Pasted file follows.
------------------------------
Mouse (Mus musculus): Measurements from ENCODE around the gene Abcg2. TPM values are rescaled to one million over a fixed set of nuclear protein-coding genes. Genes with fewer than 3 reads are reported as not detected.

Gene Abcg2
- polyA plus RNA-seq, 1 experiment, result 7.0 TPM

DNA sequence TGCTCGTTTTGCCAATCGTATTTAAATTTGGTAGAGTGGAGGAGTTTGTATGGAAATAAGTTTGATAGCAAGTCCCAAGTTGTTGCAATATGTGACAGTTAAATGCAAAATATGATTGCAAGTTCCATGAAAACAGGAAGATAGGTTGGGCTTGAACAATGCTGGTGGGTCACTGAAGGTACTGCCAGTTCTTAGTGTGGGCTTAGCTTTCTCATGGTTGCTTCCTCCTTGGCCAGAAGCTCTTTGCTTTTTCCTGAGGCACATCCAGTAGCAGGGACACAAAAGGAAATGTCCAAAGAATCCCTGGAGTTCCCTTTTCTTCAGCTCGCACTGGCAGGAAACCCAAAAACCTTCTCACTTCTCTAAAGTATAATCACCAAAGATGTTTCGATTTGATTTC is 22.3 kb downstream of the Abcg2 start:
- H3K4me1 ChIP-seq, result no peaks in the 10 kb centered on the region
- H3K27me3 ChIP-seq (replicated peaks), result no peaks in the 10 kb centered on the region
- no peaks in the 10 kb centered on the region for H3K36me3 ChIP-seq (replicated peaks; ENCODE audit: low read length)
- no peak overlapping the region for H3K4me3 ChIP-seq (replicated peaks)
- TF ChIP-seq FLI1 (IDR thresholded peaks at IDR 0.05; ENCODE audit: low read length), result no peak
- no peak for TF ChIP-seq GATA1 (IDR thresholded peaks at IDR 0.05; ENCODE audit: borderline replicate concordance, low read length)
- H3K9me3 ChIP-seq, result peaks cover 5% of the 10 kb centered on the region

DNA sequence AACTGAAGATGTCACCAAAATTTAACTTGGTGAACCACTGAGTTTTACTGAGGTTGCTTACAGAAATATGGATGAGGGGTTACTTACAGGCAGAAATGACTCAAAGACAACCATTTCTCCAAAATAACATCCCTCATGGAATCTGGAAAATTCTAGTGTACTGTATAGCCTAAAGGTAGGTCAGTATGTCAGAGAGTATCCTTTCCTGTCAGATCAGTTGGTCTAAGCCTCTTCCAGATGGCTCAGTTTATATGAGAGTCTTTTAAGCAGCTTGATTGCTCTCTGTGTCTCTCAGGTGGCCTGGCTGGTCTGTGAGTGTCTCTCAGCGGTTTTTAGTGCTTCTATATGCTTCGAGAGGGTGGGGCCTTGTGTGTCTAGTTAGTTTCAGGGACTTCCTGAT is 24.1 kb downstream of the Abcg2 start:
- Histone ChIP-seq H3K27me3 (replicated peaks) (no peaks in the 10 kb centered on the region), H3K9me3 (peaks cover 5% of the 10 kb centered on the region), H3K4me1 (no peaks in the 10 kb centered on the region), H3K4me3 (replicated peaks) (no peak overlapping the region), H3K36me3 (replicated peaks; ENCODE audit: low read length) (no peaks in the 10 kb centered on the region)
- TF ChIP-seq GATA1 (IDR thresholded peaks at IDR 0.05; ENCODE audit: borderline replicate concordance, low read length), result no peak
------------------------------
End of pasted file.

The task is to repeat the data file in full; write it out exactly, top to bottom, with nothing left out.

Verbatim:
Mouse (Mus musculus): Measurements from ENCODE around the gene Abcg2. TPM values are rescaled to one million over a fixed set of nuclear protein-coding genes. Genes with fewer than 3 reads are reported as not detected.

Gene Abcg2
- polyA plus RNA-seq, 1 experiment, result 7.0 TPM

DNA sequence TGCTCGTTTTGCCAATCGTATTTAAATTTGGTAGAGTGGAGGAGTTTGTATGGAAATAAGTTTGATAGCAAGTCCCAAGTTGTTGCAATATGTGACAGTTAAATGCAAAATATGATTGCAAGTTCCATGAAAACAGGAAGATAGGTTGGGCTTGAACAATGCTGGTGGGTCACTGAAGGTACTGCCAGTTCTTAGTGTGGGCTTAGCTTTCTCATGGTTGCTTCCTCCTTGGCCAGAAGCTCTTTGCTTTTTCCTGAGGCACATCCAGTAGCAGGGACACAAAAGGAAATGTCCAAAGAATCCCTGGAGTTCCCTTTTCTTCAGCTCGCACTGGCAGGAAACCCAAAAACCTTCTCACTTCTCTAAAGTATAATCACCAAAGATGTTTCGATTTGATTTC is 22.3 kb downstream of the Abcg2 start:
- H3K4me1 ChIP-seq, result no peaks in the 10 kb centered on the region
- H3K27me3 ChIP-seq (replicated peaks), result no peaks in the 10 kb centered on the region
- no peaks in the 10 kb centered on the region for H3K36me3 ChIP-seq (replicated peaks; ENCODE audit: low read length)
- no peak overlapping the region for H3K4me3 ChIP-seq (replicated peaks)
- TF ChIP-seq FLI1 (IDR thresholded peaks at IDR 0.05; ENCODE audit: low read length), result no peak
- no peak for TF ChIP-seq GATA1 (IDR thresholded peaks at IDR 0.05; ENCODE audit: borderline replicate concordance, low read length)
- H3K9me3 ChIP-seq, result peaks cover 5% of the 10 kb centered on the region

DNA sequence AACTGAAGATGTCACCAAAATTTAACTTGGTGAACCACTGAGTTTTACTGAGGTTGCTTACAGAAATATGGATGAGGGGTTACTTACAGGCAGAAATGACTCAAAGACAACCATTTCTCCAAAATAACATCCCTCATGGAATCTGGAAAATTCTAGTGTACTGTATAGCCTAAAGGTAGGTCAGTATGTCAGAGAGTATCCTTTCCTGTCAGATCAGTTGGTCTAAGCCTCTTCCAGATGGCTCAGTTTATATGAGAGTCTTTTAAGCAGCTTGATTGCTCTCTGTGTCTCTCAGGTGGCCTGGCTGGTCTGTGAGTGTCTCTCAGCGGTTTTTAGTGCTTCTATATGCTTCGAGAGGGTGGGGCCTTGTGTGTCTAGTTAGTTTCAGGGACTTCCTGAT is 24.1 kb downstream of the Abcg2 start:
- Histone ChIP-seq H3K27me3 (replicated peaks) (no peaks in the 10 kb centered on the region), H3K9me3 (peaks cover 5% of the 10 kb centered on the region), H3K4me1 (no peaks in the 10 kb centered on the region), H3K4me3 (replicated peaks) (no peak overlapping the region), H3K36me3 (replicated peaks; ENCODE audit: low read length) (no peaks in the 10 kb centered on the region)
- TF ChIP-seq GATA1 (IDR thresholded peaks at IDR 0.05; ENCODE audit: borderline replicate concordance, low read length), result no peak